German finance minister Olaf Scholz said on Sunday he planned to give the Germany’s financial markets watchdog more power in response to a corporate fraud scandal at payments company Wirecard (WDIG.DE) that had escaped the scrutiny of auditors.
Wirecard last week filed for insolvency owing creditors almost $4 billion after disclosing a 1.9 billion euros ($2.14 billion) hole in its accounts that auditor EY said was the result of a sophisticated global fraud.
The legal complexity of coordinating between different authorities and auditors led to gaps arising in the supervision of Wirecard’s accounts.
“I want to give BaFin more control rights over financial reports, regardless of whether or not a company has a banking section,” he said in an interview with Sunday paper Frankfurter Allgemeine Sonntagszeitung (FAS).
Scholz said that BaFin’s protection mechanisms against accountants’ conflicts of interest must be improved.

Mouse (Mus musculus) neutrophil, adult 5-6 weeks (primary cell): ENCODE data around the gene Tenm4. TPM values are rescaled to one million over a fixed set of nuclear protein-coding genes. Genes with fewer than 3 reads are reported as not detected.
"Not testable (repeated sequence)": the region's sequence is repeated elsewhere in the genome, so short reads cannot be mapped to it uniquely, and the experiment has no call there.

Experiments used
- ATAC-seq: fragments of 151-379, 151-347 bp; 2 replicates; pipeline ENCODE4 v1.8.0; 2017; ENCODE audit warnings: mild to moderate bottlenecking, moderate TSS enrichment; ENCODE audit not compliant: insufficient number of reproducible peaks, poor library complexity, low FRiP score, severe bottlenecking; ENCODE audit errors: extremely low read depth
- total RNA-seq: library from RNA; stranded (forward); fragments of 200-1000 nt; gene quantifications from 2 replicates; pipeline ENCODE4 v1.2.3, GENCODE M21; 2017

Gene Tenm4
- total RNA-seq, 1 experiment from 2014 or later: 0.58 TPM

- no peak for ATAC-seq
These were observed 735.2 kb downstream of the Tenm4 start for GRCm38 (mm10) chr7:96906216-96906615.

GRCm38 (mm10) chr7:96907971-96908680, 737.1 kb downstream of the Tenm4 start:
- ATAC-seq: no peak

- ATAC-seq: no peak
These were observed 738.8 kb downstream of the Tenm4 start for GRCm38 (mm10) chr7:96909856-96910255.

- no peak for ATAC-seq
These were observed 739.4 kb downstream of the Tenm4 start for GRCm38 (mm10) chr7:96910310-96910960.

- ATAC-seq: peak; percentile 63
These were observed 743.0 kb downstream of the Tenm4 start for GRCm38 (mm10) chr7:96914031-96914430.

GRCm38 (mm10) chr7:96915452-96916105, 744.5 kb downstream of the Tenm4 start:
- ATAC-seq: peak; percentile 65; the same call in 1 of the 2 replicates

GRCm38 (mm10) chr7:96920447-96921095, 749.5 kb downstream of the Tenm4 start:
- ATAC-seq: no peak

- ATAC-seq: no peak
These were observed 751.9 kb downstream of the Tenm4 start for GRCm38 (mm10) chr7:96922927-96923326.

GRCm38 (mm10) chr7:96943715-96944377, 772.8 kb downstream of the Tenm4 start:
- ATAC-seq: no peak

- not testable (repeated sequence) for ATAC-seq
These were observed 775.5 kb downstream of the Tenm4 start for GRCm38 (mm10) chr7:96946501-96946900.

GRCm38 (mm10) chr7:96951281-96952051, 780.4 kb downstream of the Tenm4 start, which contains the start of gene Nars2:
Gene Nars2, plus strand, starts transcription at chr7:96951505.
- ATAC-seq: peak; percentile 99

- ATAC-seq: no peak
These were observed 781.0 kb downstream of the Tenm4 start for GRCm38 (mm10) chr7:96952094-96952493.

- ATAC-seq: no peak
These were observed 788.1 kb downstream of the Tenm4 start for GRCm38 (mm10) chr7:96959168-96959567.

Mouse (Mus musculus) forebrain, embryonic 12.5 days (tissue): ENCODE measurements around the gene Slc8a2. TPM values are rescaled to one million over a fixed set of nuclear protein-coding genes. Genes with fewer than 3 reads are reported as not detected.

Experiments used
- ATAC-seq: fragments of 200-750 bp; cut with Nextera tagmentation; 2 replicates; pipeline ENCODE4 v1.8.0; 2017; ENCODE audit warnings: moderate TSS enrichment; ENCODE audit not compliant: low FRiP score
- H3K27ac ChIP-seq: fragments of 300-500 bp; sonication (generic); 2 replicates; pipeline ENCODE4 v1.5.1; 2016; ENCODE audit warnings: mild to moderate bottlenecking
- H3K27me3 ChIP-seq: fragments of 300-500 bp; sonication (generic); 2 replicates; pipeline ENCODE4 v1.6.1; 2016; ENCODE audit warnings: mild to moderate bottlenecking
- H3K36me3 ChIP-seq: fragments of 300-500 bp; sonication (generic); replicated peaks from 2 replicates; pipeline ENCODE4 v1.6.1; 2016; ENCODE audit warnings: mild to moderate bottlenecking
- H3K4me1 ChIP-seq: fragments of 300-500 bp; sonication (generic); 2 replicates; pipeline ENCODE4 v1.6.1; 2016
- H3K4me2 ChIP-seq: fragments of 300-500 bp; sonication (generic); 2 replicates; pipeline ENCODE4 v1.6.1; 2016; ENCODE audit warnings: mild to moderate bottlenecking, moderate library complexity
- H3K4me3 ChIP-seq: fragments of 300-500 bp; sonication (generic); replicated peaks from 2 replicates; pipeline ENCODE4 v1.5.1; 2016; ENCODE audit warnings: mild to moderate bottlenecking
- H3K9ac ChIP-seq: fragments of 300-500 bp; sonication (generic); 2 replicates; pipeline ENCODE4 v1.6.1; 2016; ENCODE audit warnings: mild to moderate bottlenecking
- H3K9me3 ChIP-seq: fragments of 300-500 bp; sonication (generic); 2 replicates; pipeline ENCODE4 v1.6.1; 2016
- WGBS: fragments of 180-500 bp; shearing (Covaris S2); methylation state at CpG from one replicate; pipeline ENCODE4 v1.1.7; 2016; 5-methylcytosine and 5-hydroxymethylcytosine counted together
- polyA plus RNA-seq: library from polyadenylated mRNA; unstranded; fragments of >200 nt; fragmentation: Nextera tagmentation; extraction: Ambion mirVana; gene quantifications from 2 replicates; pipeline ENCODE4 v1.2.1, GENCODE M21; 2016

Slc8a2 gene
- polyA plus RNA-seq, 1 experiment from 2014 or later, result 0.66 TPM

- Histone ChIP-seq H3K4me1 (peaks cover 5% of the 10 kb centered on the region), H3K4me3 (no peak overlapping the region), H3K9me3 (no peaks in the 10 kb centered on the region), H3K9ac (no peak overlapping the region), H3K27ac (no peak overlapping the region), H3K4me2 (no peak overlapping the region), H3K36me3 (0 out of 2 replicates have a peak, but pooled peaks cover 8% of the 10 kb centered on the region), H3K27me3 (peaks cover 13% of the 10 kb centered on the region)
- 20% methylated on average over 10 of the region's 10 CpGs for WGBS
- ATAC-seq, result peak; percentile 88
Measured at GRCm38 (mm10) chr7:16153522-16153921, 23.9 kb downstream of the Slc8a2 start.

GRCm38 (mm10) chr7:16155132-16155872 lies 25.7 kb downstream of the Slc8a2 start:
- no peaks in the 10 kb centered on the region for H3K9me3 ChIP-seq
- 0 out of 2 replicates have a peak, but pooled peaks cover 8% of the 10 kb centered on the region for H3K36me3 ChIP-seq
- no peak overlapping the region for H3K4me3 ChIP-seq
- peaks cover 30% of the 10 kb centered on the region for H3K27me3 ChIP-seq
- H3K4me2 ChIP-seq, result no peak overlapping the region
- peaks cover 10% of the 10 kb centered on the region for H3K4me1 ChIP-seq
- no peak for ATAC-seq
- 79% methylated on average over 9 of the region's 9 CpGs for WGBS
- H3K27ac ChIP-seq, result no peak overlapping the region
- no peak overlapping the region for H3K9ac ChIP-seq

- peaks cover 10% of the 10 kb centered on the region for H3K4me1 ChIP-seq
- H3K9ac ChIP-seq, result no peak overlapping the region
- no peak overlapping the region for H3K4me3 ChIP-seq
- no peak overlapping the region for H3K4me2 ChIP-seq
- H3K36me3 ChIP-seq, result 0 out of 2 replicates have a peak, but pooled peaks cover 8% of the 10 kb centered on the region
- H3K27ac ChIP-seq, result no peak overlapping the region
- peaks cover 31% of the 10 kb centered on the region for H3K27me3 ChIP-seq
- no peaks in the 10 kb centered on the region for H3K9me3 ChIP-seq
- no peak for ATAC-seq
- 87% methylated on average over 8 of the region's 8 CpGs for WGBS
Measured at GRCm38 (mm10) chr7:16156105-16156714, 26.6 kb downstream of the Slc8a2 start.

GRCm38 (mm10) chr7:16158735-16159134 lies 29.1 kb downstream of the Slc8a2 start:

He would propose rotating auditors to ensure more independence, and to examine whether the big accountancy companies – which apart from EY in Wirecard’s case include KPMG, PwC, Deloitte – should be both advising and monitoring one company at the same time.
He would back plans to give BaFin more funding and staff to undertake special and wider audits.
“No-one should assume it is enough to hold your breath and hope for the best,” he said. “We will have to clarify in each area what went wrong.”
BaFin president Felix Hufeld, who has defended BaFin’s record in the Wirecard crisis, was doing a good job, Scholz said.